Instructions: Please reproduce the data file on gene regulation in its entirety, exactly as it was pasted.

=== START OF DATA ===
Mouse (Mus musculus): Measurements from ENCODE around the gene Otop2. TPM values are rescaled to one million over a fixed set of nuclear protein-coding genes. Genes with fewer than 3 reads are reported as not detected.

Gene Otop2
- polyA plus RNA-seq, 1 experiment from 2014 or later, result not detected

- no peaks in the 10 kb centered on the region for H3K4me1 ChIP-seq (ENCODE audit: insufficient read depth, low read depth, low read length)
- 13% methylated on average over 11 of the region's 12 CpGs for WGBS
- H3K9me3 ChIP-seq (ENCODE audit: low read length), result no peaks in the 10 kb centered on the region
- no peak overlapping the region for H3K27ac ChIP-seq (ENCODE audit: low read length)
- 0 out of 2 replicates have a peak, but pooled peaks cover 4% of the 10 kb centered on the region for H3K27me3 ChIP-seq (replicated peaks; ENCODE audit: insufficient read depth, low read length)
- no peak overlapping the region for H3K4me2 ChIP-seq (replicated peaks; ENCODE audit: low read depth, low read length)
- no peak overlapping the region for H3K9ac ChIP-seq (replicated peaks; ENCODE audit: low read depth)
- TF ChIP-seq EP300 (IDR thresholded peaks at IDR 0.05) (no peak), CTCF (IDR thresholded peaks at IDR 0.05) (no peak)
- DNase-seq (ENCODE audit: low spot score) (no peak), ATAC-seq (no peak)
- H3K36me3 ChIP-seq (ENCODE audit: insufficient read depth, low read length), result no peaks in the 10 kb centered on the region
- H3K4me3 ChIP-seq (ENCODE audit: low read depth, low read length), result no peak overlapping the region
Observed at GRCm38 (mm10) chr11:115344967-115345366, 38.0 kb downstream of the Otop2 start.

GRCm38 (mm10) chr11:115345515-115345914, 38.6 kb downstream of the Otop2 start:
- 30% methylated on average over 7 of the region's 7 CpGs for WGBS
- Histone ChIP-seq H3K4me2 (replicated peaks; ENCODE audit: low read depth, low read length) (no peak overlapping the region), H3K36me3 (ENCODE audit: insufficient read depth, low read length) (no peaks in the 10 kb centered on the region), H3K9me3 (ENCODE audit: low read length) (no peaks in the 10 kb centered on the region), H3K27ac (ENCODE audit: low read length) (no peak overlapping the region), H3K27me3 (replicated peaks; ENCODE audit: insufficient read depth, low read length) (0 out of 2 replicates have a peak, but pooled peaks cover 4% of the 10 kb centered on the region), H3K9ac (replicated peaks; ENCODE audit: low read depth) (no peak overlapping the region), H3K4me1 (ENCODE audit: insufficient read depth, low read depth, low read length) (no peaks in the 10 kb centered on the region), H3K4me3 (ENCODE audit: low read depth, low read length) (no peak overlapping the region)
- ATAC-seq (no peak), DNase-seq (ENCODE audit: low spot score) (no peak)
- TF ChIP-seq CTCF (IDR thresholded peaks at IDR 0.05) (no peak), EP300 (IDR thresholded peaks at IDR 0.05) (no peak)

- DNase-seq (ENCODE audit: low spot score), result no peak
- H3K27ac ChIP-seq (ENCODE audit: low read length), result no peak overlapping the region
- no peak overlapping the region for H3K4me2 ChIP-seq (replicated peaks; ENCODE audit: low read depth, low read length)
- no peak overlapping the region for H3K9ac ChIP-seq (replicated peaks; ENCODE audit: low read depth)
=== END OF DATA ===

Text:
Mouse (Mus musculus): Measurements from ENCODE around the gene Otop2. TPM values are rescaled to one million over a fixed set of nuclear protein-coding genes. Genes with fewer than 3 reads are reported as not detected.

Gene Otop2
- polyA plus RNA-seq, 1 experiment from 2014 or later, result not detected

- no peaks in the 10 kb centered on the region for H3K4me1 ChIP-seq (ENCODE audit: insufficient read depth, low read depth, low read length)
- 13% methylated on average over 11 of the region's 12 CpGs for WGBS
- H3K9me3 ChIP-seq (ENCODE audit: low read length), result no peaks in the 10 kb centered on the region
- no peak overlapping the region for H3K27ac ChIP-seq (ENCODE audit: low read length)
- 0 out of 2 replicates have a peak, but pooled peaks cover 4% of the 10 kb centered on the region for H3K27me3 ChIP-seq (replicated peaks; ENCODE audit: insufficient read depth, low read length)
- no peak overlapping the region for H3K4me2 ChIP-seq (replicated peaks; ENCODE audit: low read depth, low read length)
- no peak overlapping the region for H3K9ac ChIP-seq (replicated peaks; ENCODE audit: low read depth)
- TF ChIP-seq EP300 (IDR thresholded peaks at IDR 0.05) (no peak), CTCF (IDR thresholded peaks at IDR 0.05) (no peak)
- DNase-seq (ENCODE audit: low spot score) (no peak), ATAC-seq (no peak)
- H3K36me3 ChIP-seq (ENCODE audit: insufficient read depth, low read length), result no peaks in the 10 kb centered on the region
- H3K4me3 ChIP-seq (ENCODE audit: low read depth, low read length), result no peak overlapping the region
Observed at GRCm38 (mm10) chr11:115344967-115345366, 38.0 kb downstream of the Otop2 start.

GRCm38 (mm10) chr11:115345515-115345914, 38.6 kb downstream of the Otop2 start:
- 30% methylated on average over 7 of the region's 7 CpGs for WGBS
- Histone ChIP-seq H3K4me2 (replicated peaks; ENCODE audit: low read depth, low read length) (no peak overlapping the region), H3K36me3 (ENCODE audit: insufficient read depth, low read length) (no peaks in the 10 kb centered on the region), H3K9me3 (ENCODE audit: low read length) (no peaks in the 10 kb centered on the region), H3K27ac (ENCODE audit: low read length) (no peak overlapping the region), H3K27me3 (replicated peaks; ENCODE audit: insufficient read depth, low read length) (0 out of 2 replicates have a peak, but pooled peaks cover 4% of the 10 kb centered on the region), H3K9ac (replicated peaks; ENCODE audit: low read depth) (no peak overlapping the region), H3K4me1 (ENCODE audit: insufficient read depth, low read depth, low read length) (no peaks in the 10 kb centered on the region), H3K4me3 (ENCODE audit: low read depth, low read length) (no peak overlapping the region)
- ATAC-seq (no peak), DNase-seq (ENCODE audit: low spot score) (no peak)
- TF ChIP-seq CTCF (IDR thresholded peaks at IDR 0.05) (no peak), EP300 (IDR thresholded peaks at IDR 0.05) (no peak)

- DNase-seq (ENCODE audit: low spot score), result no peak
- H3K27ac ChIP-seq (ENCODE audit: low read length), result no peak overlapping the region
- no peak overlapping the region for H3K4me2 ChIP-seq (replicated peaks; ENCODE audit: low read depth, low read length)
- no peak overlapping the region for H3K9ac ChIP-seq (replicated peaks; ENCODE audit: low read depth)